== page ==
August 26, 2014 | humor |

The Night I Met Robin Williams At My Front Door

Robin Williams speaks to the press in 2002.

(AP Photo/Tina Fineberg)

Robin Williams in 2002

I lived in New York City for about ten years working in the film and TV business as a freelance assistant cameraman and then cameraman. We’d often go out on the town partying till the wee hours. On one of those foolish, wild nights I was making my way home to a downtown loft apartment. It was after 2 in the morning.

As I walked up the steps to the entrance, there was a man in the shadow facing me. I recognized him immediately – “Robin Williams! What are you doing here?” I asked in astonishment. He smiled and pointed behind me.

As I slowly turned around, I saw movie lights, Panaflex camera and crew, and an army of filmmakers. They weren’t shooting at that moment; otherwise they would have stopped me from walking into their shot. I could not see them from the street. I was merely entering my loft apartment building.

When I turned back to Robin, I said “Sorry” which he shrugged off – it’s alright. Then I started to tell him how much I loved his work, but realized this was not the time for conversation. He was working and even though this was my doorstep, it was their movie set.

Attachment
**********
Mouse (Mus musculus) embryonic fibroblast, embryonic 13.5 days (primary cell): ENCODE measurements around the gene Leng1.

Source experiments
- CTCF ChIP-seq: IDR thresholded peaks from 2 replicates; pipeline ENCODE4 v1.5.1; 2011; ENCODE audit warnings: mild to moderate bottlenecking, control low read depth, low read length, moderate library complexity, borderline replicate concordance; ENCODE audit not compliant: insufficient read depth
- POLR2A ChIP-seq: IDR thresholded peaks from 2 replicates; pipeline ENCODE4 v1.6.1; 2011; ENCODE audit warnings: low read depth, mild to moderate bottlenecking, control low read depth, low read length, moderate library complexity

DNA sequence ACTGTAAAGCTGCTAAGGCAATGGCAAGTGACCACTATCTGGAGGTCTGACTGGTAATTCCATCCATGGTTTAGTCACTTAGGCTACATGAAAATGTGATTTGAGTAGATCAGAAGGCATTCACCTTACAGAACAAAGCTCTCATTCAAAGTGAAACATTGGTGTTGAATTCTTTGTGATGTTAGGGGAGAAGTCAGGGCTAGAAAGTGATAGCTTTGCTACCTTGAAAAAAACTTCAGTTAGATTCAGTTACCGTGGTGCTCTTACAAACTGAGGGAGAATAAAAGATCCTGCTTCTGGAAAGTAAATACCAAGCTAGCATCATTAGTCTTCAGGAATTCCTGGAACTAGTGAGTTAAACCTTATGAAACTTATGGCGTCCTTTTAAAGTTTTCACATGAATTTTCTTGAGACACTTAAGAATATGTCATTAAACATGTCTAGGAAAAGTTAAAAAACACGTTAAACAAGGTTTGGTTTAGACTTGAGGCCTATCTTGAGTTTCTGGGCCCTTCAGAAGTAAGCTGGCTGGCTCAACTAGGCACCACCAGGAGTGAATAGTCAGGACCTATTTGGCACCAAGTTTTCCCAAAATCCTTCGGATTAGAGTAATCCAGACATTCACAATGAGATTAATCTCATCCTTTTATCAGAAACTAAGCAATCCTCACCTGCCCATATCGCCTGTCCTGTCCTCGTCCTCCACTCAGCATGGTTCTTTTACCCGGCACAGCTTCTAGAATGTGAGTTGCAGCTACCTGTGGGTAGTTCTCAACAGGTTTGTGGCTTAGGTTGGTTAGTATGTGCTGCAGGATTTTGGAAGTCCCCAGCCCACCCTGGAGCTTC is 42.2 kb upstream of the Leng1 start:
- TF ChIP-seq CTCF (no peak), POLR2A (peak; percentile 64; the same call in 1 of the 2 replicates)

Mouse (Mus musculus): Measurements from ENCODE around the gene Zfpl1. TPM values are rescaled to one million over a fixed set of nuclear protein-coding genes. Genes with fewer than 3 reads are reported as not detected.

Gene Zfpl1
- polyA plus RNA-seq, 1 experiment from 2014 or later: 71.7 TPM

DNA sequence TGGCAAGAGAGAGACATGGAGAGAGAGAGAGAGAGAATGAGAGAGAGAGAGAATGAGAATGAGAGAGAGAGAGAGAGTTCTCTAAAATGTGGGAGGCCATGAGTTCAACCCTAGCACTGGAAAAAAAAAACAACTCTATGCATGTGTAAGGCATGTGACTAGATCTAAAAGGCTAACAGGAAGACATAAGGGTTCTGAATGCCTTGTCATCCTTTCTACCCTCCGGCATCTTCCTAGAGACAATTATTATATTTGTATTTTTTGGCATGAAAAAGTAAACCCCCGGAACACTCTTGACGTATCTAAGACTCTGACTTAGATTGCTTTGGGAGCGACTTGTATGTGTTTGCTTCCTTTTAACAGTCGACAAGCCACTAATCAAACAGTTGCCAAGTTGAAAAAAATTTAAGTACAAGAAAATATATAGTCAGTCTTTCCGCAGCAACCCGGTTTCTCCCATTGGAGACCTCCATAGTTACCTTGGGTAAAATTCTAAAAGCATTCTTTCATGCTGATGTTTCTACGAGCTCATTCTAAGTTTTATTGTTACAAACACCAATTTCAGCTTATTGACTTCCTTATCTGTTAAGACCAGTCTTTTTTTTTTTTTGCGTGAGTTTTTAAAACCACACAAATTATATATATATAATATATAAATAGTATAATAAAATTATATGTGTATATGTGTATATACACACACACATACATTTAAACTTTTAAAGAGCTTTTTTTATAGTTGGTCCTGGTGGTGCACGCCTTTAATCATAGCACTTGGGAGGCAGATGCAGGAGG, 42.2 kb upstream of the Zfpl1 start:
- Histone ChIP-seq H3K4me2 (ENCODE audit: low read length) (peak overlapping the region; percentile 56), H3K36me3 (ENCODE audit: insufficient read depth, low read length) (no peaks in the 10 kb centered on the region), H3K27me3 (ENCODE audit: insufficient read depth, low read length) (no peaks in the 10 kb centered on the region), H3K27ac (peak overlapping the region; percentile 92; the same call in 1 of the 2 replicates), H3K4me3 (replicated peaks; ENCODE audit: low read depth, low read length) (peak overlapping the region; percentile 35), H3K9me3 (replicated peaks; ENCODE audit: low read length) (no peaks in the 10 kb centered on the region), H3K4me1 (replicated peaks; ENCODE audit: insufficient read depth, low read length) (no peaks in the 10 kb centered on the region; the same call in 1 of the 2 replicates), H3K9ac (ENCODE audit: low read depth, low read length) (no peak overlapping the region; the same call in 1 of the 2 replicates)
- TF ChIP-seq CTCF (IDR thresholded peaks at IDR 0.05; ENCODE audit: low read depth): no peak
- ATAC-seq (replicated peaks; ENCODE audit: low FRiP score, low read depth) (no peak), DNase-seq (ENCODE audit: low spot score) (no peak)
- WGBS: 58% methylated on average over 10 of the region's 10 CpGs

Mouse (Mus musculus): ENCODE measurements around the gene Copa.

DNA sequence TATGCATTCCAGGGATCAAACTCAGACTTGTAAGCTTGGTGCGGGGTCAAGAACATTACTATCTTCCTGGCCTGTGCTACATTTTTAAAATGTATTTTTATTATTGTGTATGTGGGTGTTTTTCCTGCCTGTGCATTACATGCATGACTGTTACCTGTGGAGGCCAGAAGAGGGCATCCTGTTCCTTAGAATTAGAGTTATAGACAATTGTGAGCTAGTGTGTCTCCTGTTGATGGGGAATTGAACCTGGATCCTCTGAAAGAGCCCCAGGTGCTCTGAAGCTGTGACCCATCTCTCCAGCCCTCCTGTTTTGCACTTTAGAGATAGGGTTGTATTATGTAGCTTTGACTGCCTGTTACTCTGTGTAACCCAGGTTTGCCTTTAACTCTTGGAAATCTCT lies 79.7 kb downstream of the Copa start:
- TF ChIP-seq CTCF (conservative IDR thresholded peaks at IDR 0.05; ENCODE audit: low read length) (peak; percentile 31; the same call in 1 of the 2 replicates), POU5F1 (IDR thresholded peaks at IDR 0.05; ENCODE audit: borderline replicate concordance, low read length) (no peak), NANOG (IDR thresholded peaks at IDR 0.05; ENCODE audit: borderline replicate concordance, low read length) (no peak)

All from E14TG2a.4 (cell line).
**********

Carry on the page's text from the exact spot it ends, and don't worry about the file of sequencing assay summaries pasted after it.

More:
I later learned that the film was the 1984 “Moscow On The Hudson” directed by Paul Mazursky. In it Robin portrays a Russian musician who defects in Bloomingdale’s, the famous New York department store. His character yearned for the opportunity of freedom, prosperity and success we call the American Dream.

To become this character called Vladimir Ivanoff, Williams studied Russian till he was nearly fluent. He also learned to play the saxophone. He was coached in both for months before the production began. According to his music instructor, Robin learned more about playing the sax in a couple months than most learn in a couple years. About the Russian language, Williams said “It is wonderful working in another language. It forces you to really be exact about what you want and what you need.” His Russian was good enough to communicate with some of the Russian actors in the film who spoke no English. Like much of his work, this film is not only funny, but has a heart.

Thank you Robin Williams for all the joy and laughter you’ve given us. We will miss you.


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